Integrity? Not in the CondemAll also commented
- Interestingly the only reference to use of national contracts in the Council’s Procurement Manual is in relation to the purchase of paper & stationery and the leasing of office equipment.
It also references national Category A commodities which are those goods or services that are standard or of a similar nature across the largely common requirements of the Scottish public sector. It states that ‘Currently in scope Category A areas include IT hardware and software, office equipment, utilities, professional services and telecoms among others.’
The bottom line is that it makes no specific reference whatsoever to national contracts for food/school meals etc. You would have thought with the quantity of food bought that if such a contract existed then there would be reference to it however if anyone can confirm whether there is one then that would be appreciated.
My guess is there isn’t one.
As an aside there is also a section on procurement of contractors which states‘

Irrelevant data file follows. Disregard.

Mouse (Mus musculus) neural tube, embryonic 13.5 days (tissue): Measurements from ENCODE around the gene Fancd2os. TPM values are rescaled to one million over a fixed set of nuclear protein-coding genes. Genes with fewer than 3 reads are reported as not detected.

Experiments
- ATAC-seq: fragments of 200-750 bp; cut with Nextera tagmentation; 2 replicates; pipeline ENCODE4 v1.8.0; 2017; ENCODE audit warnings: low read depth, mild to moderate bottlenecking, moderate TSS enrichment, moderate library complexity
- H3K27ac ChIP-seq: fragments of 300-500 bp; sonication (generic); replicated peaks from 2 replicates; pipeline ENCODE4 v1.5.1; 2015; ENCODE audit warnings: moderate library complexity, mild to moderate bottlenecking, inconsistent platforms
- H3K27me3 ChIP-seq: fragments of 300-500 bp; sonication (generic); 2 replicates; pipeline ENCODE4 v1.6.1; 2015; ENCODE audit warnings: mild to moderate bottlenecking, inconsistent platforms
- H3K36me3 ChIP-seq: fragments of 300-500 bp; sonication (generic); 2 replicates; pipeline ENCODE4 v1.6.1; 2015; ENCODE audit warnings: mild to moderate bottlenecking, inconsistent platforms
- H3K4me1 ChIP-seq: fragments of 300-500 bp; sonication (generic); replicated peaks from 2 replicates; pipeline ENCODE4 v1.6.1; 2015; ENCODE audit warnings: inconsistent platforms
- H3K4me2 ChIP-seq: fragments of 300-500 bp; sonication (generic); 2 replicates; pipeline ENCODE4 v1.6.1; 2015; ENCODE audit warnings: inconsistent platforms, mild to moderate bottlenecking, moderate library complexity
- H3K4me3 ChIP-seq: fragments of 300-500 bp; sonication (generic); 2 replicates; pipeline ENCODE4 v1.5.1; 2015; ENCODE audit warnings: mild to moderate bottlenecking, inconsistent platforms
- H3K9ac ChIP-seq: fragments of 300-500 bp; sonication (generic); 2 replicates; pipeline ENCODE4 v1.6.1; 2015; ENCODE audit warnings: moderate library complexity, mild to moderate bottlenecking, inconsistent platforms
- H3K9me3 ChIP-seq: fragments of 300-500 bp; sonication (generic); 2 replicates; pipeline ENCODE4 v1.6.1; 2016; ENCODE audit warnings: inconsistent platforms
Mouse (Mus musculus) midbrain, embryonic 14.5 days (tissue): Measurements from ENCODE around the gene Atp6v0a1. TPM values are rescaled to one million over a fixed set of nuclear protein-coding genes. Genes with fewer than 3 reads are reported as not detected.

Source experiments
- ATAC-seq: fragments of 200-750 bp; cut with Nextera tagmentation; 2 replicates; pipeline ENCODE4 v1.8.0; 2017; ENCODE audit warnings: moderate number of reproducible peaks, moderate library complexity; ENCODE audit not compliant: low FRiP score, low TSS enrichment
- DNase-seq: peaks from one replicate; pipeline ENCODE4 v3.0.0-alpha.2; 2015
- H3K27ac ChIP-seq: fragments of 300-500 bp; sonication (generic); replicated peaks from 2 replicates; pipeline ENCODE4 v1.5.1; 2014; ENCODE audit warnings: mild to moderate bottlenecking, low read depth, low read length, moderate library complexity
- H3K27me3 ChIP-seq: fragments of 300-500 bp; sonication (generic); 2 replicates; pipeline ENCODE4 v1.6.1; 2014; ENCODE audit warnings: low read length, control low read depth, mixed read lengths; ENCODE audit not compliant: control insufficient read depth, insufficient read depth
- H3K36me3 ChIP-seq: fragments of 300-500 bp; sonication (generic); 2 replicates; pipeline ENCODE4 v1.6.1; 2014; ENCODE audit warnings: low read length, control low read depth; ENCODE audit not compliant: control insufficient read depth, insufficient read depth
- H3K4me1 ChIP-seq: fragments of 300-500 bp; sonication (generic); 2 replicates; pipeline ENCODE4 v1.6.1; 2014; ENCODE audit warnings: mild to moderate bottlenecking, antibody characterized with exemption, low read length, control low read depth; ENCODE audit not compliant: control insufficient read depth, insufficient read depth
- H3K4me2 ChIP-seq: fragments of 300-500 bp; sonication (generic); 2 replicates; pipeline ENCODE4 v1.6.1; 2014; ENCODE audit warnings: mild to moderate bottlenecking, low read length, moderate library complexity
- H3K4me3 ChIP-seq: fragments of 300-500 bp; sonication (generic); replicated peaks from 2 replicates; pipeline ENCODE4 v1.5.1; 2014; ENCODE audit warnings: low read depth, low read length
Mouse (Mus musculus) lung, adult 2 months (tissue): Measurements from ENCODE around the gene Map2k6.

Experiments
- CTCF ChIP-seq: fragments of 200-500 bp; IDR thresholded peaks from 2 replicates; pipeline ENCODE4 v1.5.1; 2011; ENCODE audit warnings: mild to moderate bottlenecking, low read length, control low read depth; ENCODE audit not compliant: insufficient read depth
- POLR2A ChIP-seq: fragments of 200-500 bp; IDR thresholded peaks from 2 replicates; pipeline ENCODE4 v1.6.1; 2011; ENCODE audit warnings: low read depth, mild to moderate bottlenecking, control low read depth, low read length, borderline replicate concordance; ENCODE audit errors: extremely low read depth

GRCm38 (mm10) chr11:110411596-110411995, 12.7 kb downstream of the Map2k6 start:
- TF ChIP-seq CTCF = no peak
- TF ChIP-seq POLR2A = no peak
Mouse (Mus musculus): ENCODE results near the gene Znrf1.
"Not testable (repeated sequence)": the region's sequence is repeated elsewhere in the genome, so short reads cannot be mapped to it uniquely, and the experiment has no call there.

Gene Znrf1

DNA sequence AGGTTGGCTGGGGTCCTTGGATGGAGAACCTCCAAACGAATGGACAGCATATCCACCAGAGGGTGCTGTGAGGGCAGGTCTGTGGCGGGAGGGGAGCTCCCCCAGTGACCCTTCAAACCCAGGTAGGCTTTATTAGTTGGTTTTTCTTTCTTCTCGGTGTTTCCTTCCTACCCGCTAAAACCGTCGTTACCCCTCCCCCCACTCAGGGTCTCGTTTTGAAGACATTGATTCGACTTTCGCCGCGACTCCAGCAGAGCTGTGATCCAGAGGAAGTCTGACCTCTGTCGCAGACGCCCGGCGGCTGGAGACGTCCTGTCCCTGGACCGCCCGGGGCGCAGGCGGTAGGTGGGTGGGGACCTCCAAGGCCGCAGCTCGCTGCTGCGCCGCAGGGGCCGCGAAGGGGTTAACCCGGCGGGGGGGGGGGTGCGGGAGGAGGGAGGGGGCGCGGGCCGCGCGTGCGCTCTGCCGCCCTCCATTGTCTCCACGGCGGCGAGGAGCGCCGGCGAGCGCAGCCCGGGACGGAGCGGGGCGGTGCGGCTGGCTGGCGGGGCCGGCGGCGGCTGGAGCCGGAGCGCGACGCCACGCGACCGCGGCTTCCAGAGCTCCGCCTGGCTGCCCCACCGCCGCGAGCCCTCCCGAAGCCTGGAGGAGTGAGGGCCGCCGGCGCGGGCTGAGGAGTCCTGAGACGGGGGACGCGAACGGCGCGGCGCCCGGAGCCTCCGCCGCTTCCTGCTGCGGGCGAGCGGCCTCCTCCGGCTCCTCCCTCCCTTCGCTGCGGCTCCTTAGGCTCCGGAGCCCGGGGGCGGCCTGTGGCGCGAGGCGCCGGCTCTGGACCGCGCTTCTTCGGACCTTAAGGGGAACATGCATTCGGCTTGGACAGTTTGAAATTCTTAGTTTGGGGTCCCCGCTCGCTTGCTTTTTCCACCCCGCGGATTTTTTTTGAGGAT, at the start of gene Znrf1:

‘Always have a clear specification of the work to be carried out ‘
Which brings me back to the question of whether the clear specification for Kier Bloomer included the informal, formal or both periods of consultation!
- Is it not the case that local authorities are only encouraged to sign up to national contracts – they are not forced to?
I am not saying it is a bad idea full stop – there and pros and cons to it. I am just saying that claims that the Council have no option due to national contracts appears to be a misleading argument.
- Check the facts and you will notice that even the Scottish Government’s Procurement Policy handbook (which all public sector organisations need to comply with)references Regulation 30 of The Public Contracts (Scotland) Regulations 2006 which makies clear that the overarching aim of public sector procurement activity in Scotland must be the achievement of value